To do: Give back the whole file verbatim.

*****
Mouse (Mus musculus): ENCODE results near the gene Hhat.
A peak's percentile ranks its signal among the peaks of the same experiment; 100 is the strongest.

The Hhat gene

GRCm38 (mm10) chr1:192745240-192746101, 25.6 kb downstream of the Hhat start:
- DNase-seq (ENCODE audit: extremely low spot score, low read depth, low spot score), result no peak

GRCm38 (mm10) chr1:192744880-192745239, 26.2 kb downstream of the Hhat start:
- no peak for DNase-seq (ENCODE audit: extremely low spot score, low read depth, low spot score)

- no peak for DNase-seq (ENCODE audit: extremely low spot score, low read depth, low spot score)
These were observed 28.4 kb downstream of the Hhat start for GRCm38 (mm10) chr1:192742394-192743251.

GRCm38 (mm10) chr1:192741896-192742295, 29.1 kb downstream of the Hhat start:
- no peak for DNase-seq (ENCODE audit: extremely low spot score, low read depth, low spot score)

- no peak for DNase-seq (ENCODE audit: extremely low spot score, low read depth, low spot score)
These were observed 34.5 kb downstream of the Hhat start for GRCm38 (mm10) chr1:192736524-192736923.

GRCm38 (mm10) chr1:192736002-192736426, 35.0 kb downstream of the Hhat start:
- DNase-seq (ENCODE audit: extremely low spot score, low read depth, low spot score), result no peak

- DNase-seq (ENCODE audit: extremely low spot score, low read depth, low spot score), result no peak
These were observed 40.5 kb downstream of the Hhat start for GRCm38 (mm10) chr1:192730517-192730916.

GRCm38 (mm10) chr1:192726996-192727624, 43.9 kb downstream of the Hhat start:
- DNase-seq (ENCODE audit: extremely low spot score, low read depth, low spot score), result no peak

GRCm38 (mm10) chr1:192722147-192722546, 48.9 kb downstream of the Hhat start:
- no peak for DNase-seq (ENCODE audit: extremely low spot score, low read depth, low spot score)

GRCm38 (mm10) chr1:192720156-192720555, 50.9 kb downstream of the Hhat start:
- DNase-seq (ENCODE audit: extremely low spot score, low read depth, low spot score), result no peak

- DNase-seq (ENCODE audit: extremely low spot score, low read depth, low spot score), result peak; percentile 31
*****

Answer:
Mouse (Mus musculus): ENCODE results near the gene Hhat.
A peak's percentile ranks its signal among the peaks of the same experiment; 100 is the strongest.

The Hhat gene

GRCm38 (mm10) chr1:192745240-192746101, 25.6 kb downstream of the Hhat start:
- DNase-seq (ENCODE audit: extremely low spot score, low read depth, low spot score), result no peak

GRCm38 (mm10) chr1:192744880-192745239, 26.2 kb downstream of the Hhat start:
- no peak for DNase-seq (ENCODE audit: extremely low spot score, low read depth, low spot score)

- no peak for DNase-seq (ENCODE audit: extremely low spot score, low read depth, low spot score)
These were observed 28.4 kb downstream of the Hhat start for GRCm38 (mm10) chr1:192742394-192743251.

GRCm38 (mm10) chr1:192741896-192742295, 29.1 kb downstream of the Hhat start:
- no peak for DNase-seq (ENCODE audit: extremely low spot score, low read depth, low spot score)

- no peak for DNase-seq (ENCODE audit: extremely low spot score, low read depth, low spot score)
These were observed 34.5 kb downstream of the Hhat start for GRCm38 (mm10) chr1:192736524-192736923.

GRCm38 (mm10) chr1:192736002-192736426, 35.0 kb downstream of the Hhat start:
- DNase-seq (ENCODE audit: extremely low spot score, low read depth, low spot score), result no peak

- DNase-seq (ENCODE audit: extremely low spot score, low read depth, low spot score), result no peak
These were observed 40.5 kb downstream of the Hhat start for GRCm38 (mm10) chr1:192730517-192730916.

GRCm38 (mm10) chr1:192726996-192727624, 43.9 kb downstream of the Hhat start:
- DNase-seq (ENCODE audit: extremely low spot score, low read depth, low spot score), result no peak

GRCm38 (mm10) chr1:192722147-192722546, 48.9 kb downstream of the Hhat start:
- no peak for DNase-seq (ENCODE audit: extremely low spot score, low read depth, low spot score)

GRCm38 (mm10) chr1:192720156-192720555, 50.9 kb downstream of the Hhat start:
- DNase-seq (ENCODE audit: extremely low spot score, low read depth, low spot score), result no peak

- DNase-seq (ENCODE audit: extremely low spot score, low read depth, low spot score), result peak; percentile 31